2 Samuel 24:3 But Joab replied to the king, “May the Lord your God multiply the troops a hundred times over, and may the eyes of my lord the king see it. But why does my lord the king want to do such a thing?”

4 The king’s word, however, overruled Joab and the army commanders; so they left the presence of the king to enroll the fighting men of Israel.

5 After crossing the Jordan, they camped near Aroer, south of the town in the gorge, and then went through Gad and on to Jazer. 6 They went to Gilead and the region of Tahtim Hodshi, and on to Dan Jaan and around toward Sidon. 7 Then they went toward the fortress of Tyre and all the towns of the Hivites and Canaanites. Finally, they went on to Beersheba in the Negev of Judah.

8 After they had gone through the entire land, they came back to Jerusalem at the end of nine months and twenty days.

9 Joab reported the number of the fighting men to the king: In Israel there were eight hundred thousand able-bodied men who could handle a sword, and in Judah five hundred thousand.


This is from Bible.org.

I have agonized a great deal over this text, especially over what was so wrong with numbering the Israelites. It seems as though no reason is clearly given. Then I reflected on the fact that if no reason was given for God’s displeasure over this act of David’s, neither was there any explanation of David’s reasons for doing so. In virtually every other circumstance where some group was numbered, there was a very obvious reason for doing so. When soldiers were numbered, it was in preparation for battle. But we are not told of any battle in or near our text. It would seem that David’s only reason for numbering his men was to satisfy his own curiosity and to puff up his pride. David seems to be overly interested in his might, his ability to fight. He seems to have lost a sense of dependence on God. He may have been a great deal like King Nebuchadnezzar in Daniel 4, overly impressed with himself, his power, and his position.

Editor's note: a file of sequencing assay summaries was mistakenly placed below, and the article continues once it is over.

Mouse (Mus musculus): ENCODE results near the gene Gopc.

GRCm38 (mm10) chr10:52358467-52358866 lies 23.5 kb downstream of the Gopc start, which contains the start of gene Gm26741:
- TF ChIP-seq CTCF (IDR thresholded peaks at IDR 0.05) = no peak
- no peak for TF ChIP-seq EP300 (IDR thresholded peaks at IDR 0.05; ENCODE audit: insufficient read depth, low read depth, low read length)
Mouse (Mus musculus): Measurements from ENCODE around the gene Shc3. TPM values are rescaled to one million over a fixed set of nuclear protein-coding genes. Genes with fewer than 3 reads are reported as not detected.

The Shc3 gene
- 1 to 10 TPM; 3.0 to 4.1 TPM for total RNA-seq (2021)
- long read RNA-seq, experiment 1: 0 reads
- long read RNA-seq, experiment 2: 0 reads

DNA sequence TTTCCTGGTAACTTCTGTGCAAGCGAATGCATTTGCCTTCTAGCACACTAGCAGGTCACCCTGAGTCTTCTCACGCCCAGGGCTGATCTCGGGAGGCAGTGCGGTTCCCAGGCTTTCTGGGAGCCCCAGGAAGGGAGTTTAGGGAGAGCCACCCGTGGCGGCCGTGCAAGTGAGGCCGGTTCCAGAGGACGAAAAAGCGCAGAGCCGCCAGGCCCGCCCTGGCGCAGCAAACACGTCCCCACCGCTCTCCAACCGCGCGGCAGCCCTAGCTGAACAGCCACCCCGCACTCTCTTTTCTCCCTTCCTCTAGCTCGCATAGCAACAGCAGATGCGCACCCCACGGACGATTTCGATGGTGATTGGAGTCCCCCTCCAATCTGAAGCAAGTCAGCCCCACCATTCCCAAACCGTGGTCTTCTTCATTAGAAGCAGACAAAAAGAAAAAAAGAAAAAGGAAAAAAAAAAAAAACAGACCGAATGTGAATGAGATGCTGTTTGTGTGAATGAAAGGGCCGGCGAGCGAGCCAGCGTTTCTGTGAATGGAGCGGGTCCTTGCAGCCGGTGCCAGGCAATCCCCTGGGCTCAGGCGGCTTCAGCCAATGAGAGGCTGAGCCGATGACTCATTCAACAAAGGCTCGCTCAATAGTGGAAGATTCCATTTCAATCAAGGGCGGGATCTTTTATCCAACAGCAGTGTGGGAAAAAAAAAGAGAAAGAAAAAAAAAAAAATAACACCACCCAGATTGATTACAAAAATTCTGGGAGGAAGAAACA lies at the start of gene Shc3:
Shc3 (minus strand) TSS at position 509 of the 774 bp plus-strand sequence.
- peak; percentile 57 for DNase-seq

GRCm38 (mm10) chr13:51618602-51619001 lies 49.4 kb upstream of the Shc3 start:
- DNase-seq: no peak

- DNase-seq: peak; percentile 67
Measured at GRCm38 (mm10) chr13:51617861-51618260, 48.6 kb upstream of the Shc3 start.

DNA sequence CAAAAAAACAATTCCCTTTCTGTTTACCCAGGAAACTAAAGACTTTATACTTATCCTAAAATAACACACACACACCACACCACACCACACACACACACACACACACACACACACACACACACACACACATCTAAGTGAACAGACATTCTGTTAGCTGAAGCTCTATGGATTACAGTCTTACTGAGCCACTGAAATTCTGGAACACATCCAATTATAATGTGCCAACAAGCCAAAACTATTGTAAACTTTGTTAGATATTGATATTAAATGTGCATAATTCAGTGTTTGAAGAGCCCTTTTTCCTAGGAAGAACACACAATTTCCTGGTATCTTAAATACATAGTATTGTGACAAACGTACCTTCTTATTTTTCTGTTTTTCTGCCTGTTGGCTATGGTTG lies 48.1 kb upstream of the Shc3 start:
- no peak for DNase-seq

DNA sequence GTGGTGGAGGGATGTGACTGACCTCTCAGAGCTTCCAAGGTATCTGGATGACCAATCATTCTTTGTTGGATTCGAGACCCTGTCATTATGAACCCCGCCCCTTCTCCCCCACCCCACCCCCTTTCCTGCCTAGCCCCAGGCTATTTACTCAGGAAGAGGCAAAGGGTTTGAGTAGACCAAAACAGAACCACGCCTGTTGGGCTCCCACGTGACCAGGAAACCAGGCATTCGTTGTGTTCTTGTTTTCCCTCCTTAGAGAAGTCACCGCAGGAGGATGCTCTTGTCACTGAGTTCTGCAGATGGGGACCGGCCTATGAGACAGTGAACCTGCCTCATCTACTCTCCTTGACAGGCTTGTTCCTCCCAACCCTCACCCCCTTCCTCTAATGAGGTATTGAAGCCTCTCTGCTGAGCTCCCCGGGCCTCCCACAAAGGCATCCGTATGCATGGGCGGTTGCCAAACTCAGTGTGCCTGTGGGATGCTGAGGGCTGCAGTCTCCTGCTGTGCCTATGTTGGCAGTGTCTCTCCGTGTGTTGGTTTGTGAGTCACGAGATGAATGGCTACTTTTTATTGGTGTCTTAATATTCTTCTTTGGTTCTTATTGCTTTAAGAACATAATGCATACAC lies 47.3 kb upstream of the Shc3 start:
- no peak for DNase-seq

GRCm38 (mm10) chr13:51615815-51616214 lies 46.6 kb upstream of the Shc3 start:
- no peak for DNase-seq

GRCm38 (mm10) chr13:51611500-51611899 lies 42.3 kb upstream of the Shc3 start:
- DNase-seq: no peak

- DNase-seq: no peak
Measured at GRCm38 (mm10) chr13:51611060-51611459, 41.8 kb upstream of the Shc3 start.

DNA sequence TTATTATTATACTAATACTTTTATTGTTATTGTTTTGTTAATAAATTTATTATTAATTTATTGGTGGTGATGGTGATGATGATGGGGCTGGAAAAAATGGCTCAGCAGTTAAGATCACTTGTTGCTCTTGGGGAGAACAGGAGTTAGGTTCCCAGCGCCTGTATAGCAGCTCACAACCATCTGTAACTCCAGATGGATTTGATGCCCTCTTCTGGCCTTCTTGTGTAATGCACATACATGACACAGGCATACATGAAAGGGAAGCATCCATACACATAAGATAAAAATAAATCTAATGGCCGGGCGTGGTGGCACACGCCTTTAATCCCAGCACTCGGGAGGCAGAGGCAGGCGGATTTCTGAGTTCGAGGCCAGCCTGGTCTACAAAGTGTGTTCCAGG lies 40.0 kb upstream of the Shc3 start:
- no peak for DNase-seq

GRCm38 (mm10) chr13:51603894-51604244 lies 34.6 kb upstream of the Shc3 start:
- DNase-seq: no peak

There is a “feel” to this text which reminds me of the fall of Adam and Eve in Genesis 3. Numbering Israel seems to produce a “knowledge” that David was forbidden to have, a knowledge of his greatness and military strength (compare Deuteronomy 17:14-20). He wanted to “see” his strength and power, and even though forbidden, it was what his heart desired.

While we may puzzle over the “sinfulness” of such an act, it did not seem to be such a difficult thing to recognize for David’s servants who led the armed forces. Joab (verse 3; cf. also 1 Chronicles 21:6) and the commanders of the army (verse 4) were opposed to numbering the fighting men of the nation. Even David was eventually conscience-stricken (verse 10), without the prophet Gad having to first confront or rebuke him (as Nathan had to do with regard to Bathsheba and Uriah – 2 Samuel 12). Numbering the fighting men of the nation was wrong, and no one in that day seemed to have a problem recognizing it.

Joab protested as strongly as he dared, without jeopardizing his safety and status. Nevertheless, David overruled him and the other commanders, insisting that a census be taken. Reluctantly and half-heartedly (see 1 Chronicles 21:6), Joab went about this abhorrent task. It was indeed a major undertaking. They crossed the Jordan, proceeded north, then west, and then southward, traveling about the nation in a counter-clockwise direction. When the mission was completed, the numbers were given to David. There were 800,000 valiant warriors in Israel and 500,000 seasoned fighters in Judah (verse 9).

I wonder... could it have anything to do with the disruption of lives. It took Joab out from under David's feet. That way he wouldn't be a constant reminder of the rape of his daughter by one of his sons and the death of his two sons. Joab was gone for 10 months. But I doubt that was it.

It seems to me that these soldiers would have been chomping after being ranked and ready for a count. Then they had to go back to their regular life again. I remember what it was like when Daddy had to muster. It always affected everything.... Daddy had to get his dress uniform ready... etc., etc., etc. Things in the home change when the soldier is mustered.... should I tell you about the time my dad had his dress whites laid out on the bed and my sister's kitten decided that's where he wanted to do her business? Would that be a small example of how being mustered up for ranking and counting might be disruptive. I bet it was something much more important that.